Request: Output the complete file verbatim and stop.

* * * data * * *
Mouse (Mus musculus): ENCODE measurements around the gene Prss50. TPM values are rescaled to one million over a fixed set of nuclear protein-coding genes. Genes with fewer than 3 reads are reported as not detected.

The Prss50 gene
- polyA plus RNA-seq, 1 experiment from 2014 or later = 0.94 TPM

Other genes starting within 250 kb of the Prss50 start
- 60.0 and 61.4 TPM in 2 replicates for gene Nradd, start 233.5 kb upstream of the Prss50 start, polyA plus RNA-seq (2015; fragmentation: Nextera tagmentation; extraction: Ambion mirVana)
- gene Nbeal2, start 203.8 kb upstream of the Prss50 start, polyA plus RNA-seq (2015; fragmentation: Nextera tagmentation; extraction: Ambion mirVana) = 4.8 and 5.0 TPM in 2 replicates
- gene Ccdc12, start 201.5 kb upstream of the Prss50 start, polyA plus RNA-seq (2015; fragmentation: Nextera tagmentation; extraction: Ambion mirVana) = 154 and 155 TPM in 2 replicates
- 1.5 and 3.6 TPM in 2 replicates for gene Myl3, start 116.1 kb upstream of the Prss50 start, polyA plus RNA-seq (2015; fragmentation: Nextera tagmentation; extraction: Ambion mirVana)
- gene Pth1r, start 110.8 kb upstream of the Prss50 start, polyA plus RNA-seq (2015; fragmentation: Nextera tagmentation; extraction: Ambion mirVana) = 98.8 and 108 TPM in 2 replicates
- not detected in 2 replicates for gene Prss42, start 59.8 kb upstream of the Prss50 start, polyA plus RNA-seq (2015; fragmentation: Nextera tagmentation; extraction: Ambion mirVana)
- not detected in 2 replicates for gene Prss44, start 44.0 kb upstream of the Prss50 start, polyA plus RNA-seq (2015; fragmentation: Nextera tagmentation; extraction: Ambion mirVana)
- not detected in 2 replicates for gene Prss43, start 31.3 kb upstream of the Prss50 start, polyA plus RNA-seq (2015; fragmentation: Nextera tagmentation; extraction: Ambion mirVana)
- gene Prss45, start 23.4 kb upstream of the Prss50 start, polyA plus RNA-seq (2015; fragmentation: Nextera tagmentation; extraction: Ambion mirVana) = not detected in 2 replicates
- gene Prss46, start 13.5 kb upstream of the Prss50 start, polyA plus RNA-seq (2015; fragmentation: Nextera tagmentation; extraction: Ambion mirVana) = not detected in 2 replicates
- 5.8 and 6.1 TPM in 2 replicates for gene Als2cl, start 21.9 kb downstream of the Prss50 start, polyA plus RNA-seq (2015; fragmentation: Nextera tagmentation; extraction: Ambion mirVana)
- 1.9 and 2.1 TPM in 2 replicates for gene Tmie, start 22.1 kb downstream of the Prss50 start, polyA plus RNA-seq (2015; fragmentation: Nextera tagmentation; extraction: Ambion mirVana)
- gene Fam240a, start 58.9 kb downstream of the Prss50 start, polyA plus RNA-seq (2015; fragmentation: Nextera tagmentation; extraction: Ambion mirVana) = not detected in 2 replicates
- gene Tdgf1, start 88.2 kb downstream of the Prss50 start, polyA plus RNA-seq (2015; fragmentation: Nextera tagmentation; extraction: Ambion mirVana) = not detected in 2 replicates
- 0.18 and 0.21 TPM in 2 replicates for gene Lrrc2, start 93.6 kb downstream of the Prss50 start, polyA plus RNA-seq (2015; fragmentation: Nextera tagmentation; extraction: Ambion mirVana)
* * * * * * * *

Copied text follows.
Mouse (Mus musculus): ENCODE measurements around the gene Prss50. TPM values are rescaled to one million over a fixed set of nuclear protein-coding genes. Genes with fewer than 3 reads are reported as not detected.

The Prss50 gene
- polyA plus RNA-seq, 1 experiment from 2014 or later = 0.94 TPM

Other genes starting within 250 kb of the Prss50 start
- 60.0 and 61.4 TPM in 2 replicates for gene Nradd, start 233.5 kb upstream of the Prss50 start, polyA plus RNA-seq (2015; fragmentation: Nextera tagmentation; extraction: Ambion mirVana)
- gene Nbeal2, start 203.8 kb upstream of the Prss50 start, polyA plus RNA-seq (2015; fragmentation: Nextera tagmentation; extraction: Ambion mirVana) = 4.8 and 5.0 TPM in 2 replicates
- gene Ccdc12, start 201.5 kb upstream of the Prss50 start, polyA plus RNA-seq (2015; fragmentation: Nextera tagmentation; extraction: Ambion mirVana) = 154 and 155 TPM in 2 replicates
- 1.5 and 3.6 TPM in 2 replicates for gene Myl3, start 116.1 kb upstream of the Prss50 start, polyA plus RNA-seq (2015; fragmentation: Nextera tagmentation; extraction: Ambion mirVana)
- gene Pth1r, start 110.8 kb upstream of the Prss50 start, polyA plus RNA-seq (2015; fragmentation: Nextera tagmentation; extraction: Ambion mirVana) = 98.8 and 108 TPM in 2 replicates
- not detected in 2 replicates for gene Prss42, start 59.8 kb upstream of the Prss50 start, polyA plus RNA-seq (2015; fragmentation: Nextera tagmentation; extraction: Ambion mirVana)
- not detected in 2 replicates for gene Prss44, start 44.0 kb upstream of the Prss50 start, polyA plus RNA-seq (2015; fragmentation: Nextera tagmentation; extraction: Ambion mirVana)
- not detected in 2 replicates for gene Prss43, start 31.3 kb upstream of the Prss50 start, polyA plus RNA-seq (2015; fragmentation: Nextera tagmentation; extraction: Ambion mirVana)
- gene Prss45, start 23.4 kb upstream of the Prss50 start, polyA plus RNA-seq (2015; fragmentation: Nextera tagmentation; extraction: Ambion mirVana) = not detected in 2 replicates
- gene Prss46, start 13.5 kb upstream of the Prss50 start, polyA plus RNA-seq (2015; fragmentation: Nextera tagmentation; extraction: Ambion mirVana) = not detected in 2 replicates
- 5.8 and 6.1 TPM in 2 replicates for gene Als2cl, start 21.9 kb downstream of the Prss50 start, polyA plus RNA-seq (2015; fragmentation: Nextera tagmentation; extraction: Ambion mirVana)
- 1.9 and 2.1 TPM in 2 replicates for gene Tmie, start 22.1 kb downstream of the Prss50 start, polyA plus RNA-seq (2015; fragmentation: Nextera tagmentation; extraction: Ambion mirVana)
- gene Fam240a, start 58.9 kb downstream of the Prss50 start, polyA plus RNA-seq (2015; fragmentation: Nextera tagmentation; extraction: Ambion mirVana) = not detected in 2 replicates
- gene Tdgf1, start 88.2 kb downstream of the Prss50 start, polyA plus RNA-seq (2015; fragmentation: Nextera tagmentation; extraction: Ambion mirVana) = not detected in 2 replicates
- 0.18 and 0.21 TPM in 2 replicates for gene Lrrc2, start 93.6 kb downstream of the Prss50 start, polyA plus RNA-seq (2015; fragmentation: Nextera tagmentation; extraction: Ambion mirVana)